Chip and PCB-based Easter eggs

Many integrated circuit (chip) designers have included hidden artwork, including assorted images, phrases, developer initials, logos, and so on. This artwork, like the rest of the chip, is reproduced in each copy by lithography and etching. These are visible only when the chip package is opened and examined under magnification, so they are, in a sense, more of an "inside joke" than most of the Easter eggs included in software.

Originally, the Easter eggs served a useful purpose as well. Not unlike cartographers who may insert trap streets or nonexistent landscape features as a copyright infringement detection aid, IC designers may also build non-functional circuits on their chips to help them catch infringers. Easter eggs, however benign, if directly copied by the defendant, could be used in mask work infringement litigation. Changes to the copyright laws (in the USA, the Semiconductor Chip Protection Act of 1984, and similar laws in other countries) now grant automatic exclusive rights to mask works, and the Easter egg no longer serves any practical use.

Western Digital's MyBook Pro has several words on the metal band that wraps around 3 sides in Morse Code. The code reads:

The Commodore Amiga models 500, 600 and 1200 each featured Easter eggs, in the form of titles of songs by The B-52's etched on the motherboards. The 500 says "Rock Lobster", the 600 says "June Bug", and the 1200 says "Channel Z". The Amiga OS software includes a variety of hidden messages as well.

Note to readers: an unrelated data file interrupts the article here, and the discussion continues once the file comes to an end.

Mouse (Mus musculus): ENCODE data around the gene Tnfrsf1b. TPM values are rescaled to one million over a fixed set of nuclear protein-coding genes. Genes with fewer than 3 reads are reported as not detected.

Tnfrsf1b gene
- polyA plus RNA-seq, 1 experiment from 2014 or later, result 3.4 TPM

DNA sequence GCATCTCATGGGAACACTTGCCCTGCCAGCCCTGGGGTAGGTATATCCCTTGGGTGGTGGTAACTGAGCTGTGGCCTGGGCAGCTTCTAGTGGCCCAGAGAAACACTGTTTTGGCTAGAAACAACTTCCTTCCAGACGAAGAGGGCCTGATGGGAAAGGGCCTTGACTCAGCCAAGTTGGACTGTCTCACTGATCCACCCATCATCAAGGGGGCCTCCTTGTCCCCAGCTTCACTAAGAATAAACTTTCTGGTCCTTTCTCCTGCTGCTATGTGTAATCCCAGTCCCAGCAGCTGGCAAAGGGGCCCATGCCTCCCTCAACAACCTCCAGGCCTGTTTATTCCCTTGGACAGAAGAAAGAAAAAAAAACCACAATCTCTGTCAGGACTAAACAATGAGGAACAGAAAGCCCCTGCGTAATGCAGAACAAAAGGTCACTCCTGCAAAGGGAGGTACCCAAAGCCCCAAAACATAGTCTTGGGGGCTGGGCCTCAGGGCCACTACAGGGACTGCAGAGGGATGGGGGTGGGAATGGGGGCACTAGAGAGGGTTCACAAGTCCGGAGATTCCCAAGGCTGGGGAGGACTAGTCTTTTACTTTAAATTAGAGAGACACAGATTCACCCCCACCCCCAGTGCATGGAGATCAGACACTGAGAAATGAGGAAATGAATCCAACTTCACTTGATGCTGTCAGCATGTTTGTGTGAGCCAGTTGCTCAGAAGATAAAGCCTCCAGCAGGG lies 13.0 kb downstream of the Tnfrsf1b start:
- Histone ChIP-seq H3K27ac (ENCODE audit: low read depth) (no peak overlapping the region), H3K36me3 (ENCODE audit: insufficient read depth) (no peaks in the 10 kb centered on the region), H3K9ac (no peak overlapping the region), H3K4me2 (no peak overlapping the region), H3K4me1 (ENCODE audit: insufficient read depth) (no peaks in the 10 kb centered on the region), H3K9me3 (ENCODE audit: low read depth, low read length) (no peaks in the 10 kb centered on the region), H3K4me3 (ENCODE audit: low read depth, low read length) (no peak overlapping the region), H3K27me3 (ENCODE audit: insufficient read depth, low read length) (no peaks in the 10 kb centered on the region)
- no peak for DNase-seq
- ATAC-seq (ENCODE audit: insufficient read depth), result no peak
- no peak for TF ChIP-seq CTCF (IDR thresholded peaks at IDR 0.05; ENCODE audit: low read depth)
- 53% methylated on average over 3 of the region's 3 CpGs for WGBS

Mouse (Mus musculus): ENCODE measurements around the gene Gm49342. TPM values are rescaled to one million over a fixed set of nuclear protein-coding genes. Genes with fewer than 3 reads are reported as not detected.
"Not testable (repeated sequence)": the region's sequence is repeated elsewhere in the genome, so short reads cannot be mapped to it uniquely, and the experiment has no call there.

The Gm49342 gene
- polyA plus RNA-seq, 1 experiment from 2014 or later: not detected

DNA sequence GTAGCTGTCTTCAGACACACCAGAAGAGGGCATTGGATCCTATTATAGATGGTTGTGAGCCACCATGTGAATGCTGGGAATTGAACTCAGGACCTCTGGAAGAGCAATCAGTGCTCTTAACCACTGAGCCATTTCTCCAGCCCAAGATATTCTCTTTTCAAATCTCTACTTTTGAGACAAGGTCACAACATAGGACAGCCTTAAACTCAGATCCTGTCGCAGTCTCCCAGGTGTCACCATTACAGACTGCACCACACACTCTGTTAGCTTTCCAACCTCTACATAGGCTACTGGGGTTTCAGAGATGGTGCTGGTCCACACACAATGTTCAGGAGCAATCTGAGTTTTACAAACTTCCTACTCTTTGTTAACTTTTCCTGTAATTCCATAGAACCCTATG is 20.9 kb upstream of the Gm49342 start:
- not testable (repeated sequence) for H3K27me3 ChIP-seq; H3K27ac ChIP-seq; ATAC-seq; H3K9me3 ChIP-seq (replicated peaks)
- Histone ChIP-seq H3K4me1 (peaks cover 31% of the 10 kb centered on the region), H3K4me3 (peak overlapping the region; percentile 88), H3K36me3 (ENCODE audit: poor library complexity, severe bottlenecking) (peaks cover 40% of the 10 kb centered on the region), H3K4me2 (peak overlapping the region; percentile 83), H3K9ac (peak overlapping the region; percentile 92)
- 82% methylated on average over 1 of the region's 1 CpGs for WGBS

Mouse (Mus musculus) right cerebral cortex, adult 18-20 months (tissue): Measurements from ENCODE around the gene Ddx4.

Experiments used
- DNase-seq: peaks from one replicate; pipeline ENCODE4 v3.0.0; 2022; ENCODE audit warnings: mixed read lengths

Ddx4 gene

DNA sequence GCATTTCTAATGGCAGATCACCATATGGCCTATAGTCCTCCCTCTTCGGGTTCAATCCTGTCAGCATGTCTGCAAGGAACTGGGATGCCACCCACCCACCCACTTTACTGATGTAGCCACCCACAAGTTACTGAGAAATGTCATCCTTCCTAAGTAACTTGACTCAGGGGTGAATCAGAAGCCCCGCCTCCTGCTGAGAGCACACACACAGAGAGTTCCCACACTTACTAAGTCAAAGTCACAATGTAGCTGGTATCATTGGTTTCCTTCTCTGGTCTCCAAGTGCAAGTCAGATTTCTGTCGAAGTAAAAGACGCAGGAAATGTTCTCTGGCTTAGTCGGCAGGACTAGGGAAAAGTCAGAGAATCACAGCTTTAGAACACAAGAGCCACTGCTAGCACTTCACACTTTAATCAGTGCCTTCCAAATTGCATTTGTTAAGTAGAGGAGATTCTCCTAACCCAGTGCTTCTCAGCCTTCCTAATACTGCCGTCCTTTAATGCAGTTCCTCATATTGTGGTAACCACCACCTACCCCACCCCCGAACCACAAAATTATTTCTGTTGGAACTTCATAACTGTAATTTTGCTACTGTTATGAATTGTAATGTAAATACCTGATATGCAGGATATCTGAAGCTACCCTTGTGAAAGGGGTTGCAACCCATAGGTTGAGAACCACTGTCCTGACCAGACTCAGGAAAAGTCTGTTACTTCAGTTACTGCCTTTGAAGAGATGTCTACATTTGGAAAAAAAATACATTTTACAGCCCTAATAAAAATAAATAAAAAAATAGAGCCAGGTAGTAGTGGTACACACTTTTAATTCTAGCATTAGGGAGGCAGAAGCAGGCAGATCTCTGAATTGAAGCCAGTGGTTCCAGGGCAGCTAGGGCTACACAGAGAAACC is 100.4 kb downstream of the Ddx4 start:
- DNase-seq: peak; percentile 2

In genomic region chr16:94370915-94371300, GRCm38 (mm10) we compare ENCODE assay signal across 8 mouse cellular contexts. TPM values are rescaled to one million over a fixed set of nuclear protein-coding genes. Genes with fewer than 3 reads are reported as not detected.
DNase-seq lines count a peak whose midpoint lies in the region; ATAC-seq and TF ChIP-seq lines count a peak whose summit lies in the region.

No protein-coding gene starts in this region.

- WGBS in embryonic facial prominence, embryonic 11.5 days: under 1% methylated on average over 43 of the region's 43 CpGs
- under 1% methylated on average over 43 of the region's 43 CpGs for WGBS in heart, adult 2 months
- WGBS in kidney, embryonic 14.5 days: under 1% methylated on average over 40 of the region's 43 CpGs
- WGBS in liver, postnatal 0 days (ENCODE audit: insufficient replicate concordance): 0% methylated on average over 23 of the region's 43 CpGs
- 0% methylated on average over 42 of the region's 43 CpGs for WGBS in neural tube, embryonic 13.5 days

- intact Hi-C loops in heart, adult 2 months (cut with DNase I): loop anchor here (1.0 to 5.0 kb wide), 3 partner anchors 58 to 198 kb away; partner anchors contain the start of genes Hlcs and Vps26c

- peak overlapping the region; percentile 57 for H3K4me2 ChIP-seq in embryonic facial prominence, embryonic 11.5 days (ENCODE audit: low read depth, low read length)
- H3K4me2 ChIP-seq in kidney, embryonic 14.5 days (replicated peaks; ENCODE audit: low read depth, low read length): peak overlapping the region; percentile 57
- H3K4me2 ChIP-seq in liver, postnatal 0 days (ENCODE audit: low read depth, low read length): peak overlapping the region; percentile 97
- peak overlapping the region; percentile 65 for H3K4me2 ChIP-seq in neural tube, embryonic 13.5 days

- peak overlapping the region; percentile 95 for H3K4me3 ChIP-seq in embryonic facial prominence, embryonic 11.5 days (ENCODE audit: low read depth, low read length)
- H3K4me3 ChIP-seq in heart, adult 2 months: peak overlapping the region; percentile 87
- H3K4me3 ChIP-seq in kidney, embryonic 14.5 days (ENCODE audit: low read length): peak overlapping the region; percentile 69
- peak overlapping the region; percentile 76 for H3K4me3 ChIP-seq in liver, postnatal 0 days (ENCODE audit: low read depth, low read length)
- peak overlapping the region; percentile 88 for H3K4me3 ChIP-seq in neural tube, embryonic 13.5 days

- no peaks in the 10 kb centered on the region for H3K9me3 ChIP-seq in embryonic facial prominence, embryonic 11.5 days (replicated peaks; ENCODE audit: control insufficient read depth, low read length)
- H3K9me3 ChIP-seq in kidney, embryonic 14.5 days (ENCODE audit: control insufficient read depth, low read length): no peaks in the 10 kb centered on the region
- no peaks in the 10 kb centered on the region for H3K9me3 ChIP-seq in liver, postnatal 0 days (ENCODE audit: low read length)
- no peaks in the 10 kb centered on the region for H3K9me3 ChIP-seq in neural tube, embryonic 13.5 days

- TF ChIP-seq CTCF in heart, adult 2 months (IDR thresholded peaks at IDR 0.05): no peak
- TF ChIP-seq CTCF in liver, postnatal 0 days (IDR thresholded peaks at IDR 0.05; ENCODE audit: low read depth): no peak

Easter eggs on DVDs

Easter eggs are also found on movie DVDs. In some cases, an extra click to the right or left, or going up in the menu instead of going down to select a choice will bring up a hidden feature, including concept art, humorous outtakes, or deleted scenes.

Security concerns

Because of the increase in malware, many companies and government offices forbid the use of software containing Easter eggs for security reasons. With the rise of cybercrime and the prevalence of the Easter egg's "cousin", the logic bomb, there is now concern that if the programmer could slip in undocumented code, then the software cannot be trusted. This is of particular concern in offices where personal or confidential information is stored, making it sensitive to theft and ransom. For this reason, many developers have stopped the practice of adding Easter eggs to their software. Microsoft, who has in the past created some of the largest and most elaborate Easter eggs such as the ones in Microsoft Office, no longer allows Easter eggs in their software as part of their Trustworthy Computing initiative.

Douglas W. Jones says that"some Easter eggs may be intentional tools used to detect illegal copying, others are clearly examples of unauthorized functionality that has slipped through the quality-control tests at the vendor."While hidden Easter eggs themselves are harmless, it may be possible for malware to be hidden in similar ways in voting machines or other computers.

In fiction

A DVD easter egg is a plot point in "Blink", a 2007 episode of the science fiction series Doctor Who. Appropriately enough, the actual video footage used for the easter egg is included as an easter egg with the episode on its DVD box set release.

See also


  1. Robinett, Warren: Adventure as a Video Game. Adventure for the Atari 2600. In: Katie Salen a. Eric Zimmerman (eds.): The Game Design Reader. A Rules of the Play Anthology. MIT Press 2006, p. 690–713 (here p. 713) ISBN 0262195364
  2. Hidden DVD Easter Eggs
  3. The Very First Easter Egg (Was Not Adventure)
  4. Channel F
  5. David Hoye (March 13, 2003), 'Easter egg' hunts can turn up surprises" (subscription required). The Sacramento Bee.
  6. TRS-80 CoCo Wiki on the "3 Mugateers" ROM bitmap.
  7. Morse Code explanation on official Western Digital My Book Webpage.
  8. AmigaOS Easter Eggs from the Amiga History Guide
  9. "A Conversation with Douglas W. Jones and Peter G. Neumann" 2006